After Computing Devices became affiliated with the Bendix Corporation, the company became the Canadian representative for Bendix equipment. The 102-D in their Ottawa offices was replaced with a Bendix G-15D. Another G-15D was soon installed in the Department of Electrical Engineering at the University of Manitoba. I can't recall how many G-15Ds were sold in Canada, but I can remember visiting the University of Guelph where Gordon Ashton was using one for statistical calculations. At one time the company installed a G15-D in a van which was used for giving demonstrations in various parts of Western Canada.
There were apparently several models of the Bendix G-15 computer, designated by a suffix "A", "C" and "D", and they were roughly comparable. The basic system was contained in a cabinet 32 inches by 27 inches by 61 inches and weighing 650 pounds. There was a control panel on the front of the cabinet and also a paper tape reader which accommodated a removable tape magazine. A Flexowriter was used for manual input and for low-speed paper tape input and output. Neither a separate power supply nor air conditioning was required. The cost of the basic system was about $45,000. Optional equipment included a card reader and punch, magnetic tape, graph plotter, and a digital differential analyzer. The accompanying photograph shows the G15-D at Computing Devices. The person seated at the card punch is Peggy Steen whom we shall mention later in the discusion of programming. The clipbord shown on the table in the lower left probably contains the booking schedule for use of the G-15D.
The magnetic drum memory consisted of 2160 29-bit words. Internal operation was binary with single-, double- and arbitrary-precision arithmetic. Addition times were about 15 milliseconds including access, and multiplication and division times were approximately 32 milliseconds. A two-address instruction was used where the first address specified the operation and the second the address of the next command. There were fifty basic commands which were considered, according to one of the G15 manuals, "sufficient to program any problem", and which could be modified to give about 1300 different commands which would permit an increase in efficiency and speed of computation. Machine-language programming required considerable skill and patience as occasionally a single coding error could take a day or more to locate and correct.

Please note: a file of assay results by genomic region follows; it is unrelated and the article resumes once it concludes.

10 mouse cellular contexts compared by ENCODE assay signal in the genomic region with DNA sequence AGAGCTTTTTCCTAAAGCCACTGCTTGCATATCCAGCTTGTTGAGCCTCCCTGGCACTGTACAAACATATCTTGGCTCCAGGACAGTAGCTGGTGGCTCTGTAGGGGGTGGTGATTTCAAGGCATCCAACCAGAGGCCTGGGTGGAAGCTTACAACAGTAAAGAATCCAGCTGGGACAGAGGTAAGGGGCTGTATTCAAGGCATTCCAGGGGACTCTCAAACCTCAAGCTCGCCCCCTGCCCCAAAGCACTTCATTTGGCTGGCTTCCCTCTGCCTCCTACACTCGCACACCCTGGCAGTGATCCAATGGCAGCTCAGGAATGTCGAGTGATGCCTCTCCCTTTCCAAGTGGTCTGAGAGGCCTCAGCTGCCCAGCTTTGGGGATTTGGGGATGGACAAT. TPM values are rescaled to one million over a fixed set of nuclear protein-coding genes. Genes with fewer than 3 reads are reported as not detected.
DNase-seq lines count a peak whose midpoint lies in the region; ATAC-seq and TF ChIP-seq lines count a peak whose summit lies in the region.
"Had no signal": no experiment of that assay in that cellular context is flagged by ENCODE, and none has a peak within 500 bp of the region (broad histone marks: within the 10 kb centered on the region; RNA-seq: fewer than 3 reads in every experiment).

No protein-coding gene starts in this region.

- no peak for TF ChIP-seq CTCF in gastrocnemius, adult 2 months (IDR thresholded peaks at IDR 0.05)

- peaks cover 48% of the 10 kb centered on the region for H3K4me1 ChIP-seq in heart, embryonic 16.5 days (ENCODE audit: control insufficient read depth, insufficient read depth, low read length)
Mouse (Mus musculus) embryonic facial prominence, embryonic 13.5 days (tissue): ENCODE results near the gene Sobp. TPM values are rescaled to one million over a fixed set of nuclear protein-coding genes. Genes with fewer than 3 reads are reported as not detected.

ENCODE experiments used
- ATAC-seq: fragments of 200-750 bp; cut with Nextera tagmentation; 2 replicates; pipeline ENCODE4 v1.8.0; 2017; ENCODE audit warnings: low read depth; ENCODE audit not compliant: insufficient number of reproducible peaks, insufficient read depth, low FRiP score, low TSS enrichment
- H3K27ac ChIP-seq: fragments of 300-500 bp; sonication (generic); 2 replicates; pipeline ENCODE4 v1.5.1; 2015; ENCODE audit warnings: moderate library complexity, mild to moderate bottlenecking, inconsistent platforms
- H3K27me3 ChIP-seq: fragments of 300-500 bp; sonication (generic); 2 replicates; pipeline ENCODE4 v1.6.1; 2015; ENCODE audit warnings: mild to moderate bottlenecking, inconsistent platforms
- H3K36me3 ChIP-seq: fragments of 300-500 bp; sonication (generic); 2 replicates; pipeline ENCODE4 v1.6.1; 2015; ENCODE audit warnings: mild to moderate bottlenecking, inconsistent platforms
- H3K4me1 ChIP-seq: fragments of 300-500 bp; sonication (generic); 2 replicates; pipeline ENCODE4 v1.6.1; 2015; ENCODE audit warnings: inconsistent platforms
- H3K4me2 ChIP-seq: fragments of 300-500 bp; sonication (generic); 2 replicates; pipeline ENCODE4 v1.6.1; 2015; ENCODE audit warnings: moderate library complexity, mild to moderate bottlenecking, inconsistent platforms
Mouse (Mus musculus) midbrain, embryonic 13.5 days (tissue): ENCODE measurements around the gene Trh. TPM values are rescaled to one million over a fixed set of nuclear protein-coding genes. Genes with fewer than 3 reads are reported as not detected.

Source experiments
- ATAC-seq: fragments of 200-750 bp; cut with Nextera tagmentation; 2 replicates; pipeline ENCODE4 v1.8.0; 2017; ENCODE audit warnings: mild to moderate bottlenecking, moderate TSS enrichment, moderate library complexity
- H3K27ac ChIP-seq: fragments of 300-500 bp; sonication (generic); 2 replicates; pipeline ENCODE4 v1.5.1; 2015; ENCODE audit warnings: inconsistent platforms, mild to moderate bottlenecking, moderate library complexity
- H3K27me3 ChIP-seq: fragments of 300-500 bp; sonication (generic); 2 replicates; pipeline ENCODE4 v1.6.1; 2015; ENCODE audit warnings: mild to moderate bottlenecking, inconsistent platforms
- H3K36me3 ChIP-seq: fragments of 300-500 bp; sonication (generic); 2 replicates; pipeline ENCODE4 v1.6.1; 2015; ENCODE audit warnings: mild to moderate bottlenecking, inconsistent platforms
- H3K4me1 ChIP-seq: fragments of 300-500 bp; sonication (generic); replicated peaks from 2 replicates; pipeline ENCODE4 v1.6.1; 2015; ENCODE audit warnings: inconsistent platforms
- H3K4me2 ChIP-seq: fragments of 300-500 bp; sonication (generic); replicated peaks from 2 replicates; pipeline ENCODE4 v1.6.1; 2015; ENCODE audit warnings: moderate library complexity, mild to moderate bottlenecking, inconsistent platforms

In addition to machine-language programming there was an interpretive system called "Intercom" and a compiler called "Pogo". In 1960 an "Algo" compiler based on the Algol language was introduced; it will be discussed in a later section. Intercom 1000 Single-Precision had a capacity of 1200 five-digit words while Intercom 1000 Double-Precision allowed up to 1000 twelve-digit words. There was a total of about 50 one-address commands with the format "Op Addr" for floating-point arithmetic, transfer of control, input-output, and the use of index registers as well as number of arithmetic and input-output subroutines. The Intercom 1000 system provided a great simplication over the very complicated machine-language programming for the G15. I can still remember Peggy Steen, working from a carefully prepared flow diagram that was provided her, coding in her very neat handwriting page after page of almost error-free Intercom commands.
The present simulation of Intercom for the sample problem required implementing the following nine commands, where "A" refers as usual to the Accumulator:
41 Subtract: A <- (A) - (Addr)
42 Clear and Add: A <- (Addr)
43 Add: A <- (A) + (Addr)
49 Store: Addr <- (A)
20 Trans. if (A) >= 0: If (A) >= 0, take next instruction from Addr
23 Trans. if (A) = 0: If (A) = 0, take next instruction from Addr
29 Trans.: Take next instruction from Addr
33 Print: Type fixed point number and tab
55 Read: Read from paper tape into the channel specified by the first two digits
of Addr and word positions 00, 01, ... . For example, "55 0803" will read
three numbers into 0800, 0801 and 0802.
The J script file is given in G15.ijs, and the program for the sample problem is given below.
0700 42 0722 A <- 0 0701 49 0725 N <- 0 0702 49 0726 Sum <- 0 0703 49 0727 Max <- 0 0704 55 0801 Read P 0705 42 0800 A <- P 0706 23 0718 Is P = 0? 0707 43 0726 Sum <- Sum + P 0708 49 0726 0709 42 0725 N <- N +1 0710 43 0723 0711 49 0725 0712 42 0727 A <- Max 0713 41 0800 Max - P 0714 20 0704 Is Max - P >= 0? 0715 42 0800 Max <- P 0716 49 0727 0717 29 0704 Trans. to 0704 0718 33 0725 Print N 0719 33 0726 Print Sum 0720 33 0727 Print Max 0721 67 0000 Halt 0722 0 0723 1 0724 Working storage 0725 0726 0727
|Bendix G15D Intercom|
Information about the G-15 may be found at the websites of Paul Pierce of Portland, Oregon and the Australia Computer Museum.